Visa & Passport Requirements
Visas are required by most visitors to Zimbabwe and can usually be obtained at your point of entry. For more information, kindly visit https://www.evisa.gov.zw/#/Home and http://www.zimimmigration.gov.zw/
Flights & Getting Around
The main airports are:
Harare International Airport: mostly used as a conduit to Victoria Falls, the easiest way to fly into Harare is via Johannesburg as there aren’t many direct international flights into the country.
Victoria Falls International Airport: serving Victoria Falls, Hwange and the Zambezi Valley destinations, this airport is a local logistics hub and connects easily with destinations in Botswana and further afield.
Road transfers in Zimbabwe are usually conducted in mini buses and game drives in open-sided 4X4 vehicles. Light aircraft charters are available for flights to more remote destinations.
What to Pack
Generally, casual comfortable clothing is suitable for Zimbabwe throughout the year. For your Zimbabwe safari, pack lightweight clothing in light, neutral colours (but not white as it gets dirty very easily). Include a warm jacket or fleece in your suitcase for evening game drives as well as a pair of comfortable walking shoes.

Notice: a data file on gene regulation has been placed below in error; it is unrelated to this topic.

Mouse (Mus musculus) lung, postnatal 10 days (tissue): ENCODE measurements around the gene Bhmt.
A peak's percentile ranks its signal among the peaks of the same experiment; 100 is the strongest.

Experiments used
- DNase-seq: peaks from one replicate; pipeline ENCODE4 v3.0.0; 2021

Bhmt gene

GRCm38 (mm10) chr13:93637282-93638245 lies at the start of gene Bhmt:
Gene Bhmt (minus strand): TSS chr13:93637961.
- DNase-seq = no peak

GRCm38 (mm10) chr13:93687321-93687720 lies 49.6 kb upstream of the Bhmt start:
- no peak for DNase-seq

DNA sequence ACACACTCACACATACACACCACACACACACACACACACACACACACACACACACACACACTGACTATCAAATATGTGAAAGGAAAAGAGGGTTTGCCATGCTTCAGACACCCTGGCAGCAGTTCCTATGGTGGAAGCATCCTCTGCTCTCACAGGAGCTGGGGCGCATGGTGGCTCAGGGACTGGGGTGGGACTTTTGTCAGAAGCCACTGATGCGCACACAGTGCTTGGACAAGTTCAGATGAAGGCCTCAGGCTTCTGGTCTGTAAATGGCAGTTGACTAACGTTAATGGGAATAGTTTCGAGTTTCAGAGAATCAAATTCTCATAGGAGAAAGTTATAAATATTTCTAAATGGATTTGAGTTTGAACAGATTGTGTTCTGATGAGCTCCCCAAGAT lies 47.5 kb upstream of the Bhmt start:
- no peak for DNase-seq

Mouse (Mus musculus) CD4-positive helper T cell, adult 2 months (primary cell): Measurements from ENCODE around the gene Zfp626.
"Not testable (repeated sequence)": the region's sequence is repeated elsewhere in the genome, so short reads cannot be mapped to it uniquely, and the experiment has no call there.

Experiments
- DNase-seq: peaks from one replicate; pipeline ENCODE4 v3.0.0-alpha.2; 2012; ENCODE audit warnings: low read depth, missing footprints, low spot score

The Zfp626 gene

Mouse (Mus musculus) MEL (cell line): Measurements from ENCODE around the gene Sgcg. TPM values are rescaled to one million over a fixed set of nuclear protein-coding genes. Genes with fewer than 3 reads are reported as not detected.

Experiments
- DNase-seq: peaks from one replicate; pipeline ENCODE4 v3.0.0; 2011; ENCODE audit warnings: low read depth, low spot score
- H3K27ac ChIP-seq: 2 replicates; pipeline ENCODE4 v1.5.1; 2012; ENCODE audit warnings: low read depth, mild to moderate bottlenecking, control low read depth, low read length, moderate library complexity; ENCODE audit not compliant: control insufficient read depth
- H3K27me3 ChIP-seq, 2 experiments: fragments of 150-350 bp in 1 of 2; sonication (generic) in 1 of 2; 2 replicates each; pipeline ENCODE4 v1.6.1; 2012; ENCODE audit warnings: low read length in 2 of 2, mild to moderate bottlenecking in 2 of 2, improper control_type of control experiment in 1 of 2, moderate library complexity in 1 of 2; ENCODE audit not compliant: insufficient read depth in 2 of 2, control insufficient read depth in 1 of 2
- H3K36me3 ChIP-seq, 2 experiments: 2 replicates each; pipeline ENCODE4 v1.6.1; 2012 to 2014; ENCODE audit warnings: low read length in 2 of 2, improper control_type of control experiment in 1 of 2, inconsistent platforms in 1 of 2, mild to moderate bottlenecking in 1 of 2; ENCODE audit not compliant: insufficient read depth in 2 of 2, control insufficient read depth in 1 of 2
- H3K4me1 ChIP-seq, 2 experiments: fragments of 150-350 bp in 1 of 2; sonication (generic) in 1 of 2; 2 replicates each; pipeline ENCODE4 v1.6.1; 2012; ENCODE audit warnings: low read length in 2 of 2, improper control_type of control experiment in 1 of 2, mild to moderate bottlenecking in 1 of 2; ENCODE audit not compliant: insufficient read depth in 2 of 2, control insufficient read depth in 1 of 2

Whether you’re visiting for business or pleasure, Zimbabwe’s vast selection of accommodation will not disappoint. Ranging from affordable self-catering or bed & breakfast options to lavish hotels, you’ll be spoilt for choice.
Imagine eating your breakfast overlooking the Zambezi River as you’re serenaded by birdsong, or sharing a sunset walk with a herd of majestic elephants. If you want to get back to nature, without sacrificing comfort, Zimbabwe’s plethora of luxury safari camps, campsites and lodges provides the perfect retreat.
Zimbabwe has 17 official languages. English, Shona and Ndebele are the most widely spoken languages in the country.
According to the Centers for Disease Control & Prevention (www.cdc.gov), the following vaccinations are recommended for Zimbabwe: hepatitis A, hepatitis B, rabies and typhoid. Yellow fever is not a risk in the region, but the certificate is an entry requirement if you’re coming from an infected region.
It’s also important to take antimalarial meds.
In Zimbabwe the power sockets are of type D and G. The standard voltage is 220 V and the standard frequency is 50 Hz.
The Zimbabwean dollar is no longer in active use after it was officially suspended by the government due to hyperinflation. The United States dollar (US$), Euro (€), South African rand (R), Botswana pula (P), Pound sterling (£), Indian rupees (₹), Australian dollars (A$), Chinese Renminbi (元/¥), and Japanese yen (¥) are legal tender. The United States dollar has been adopted as the official currency for all government transactions.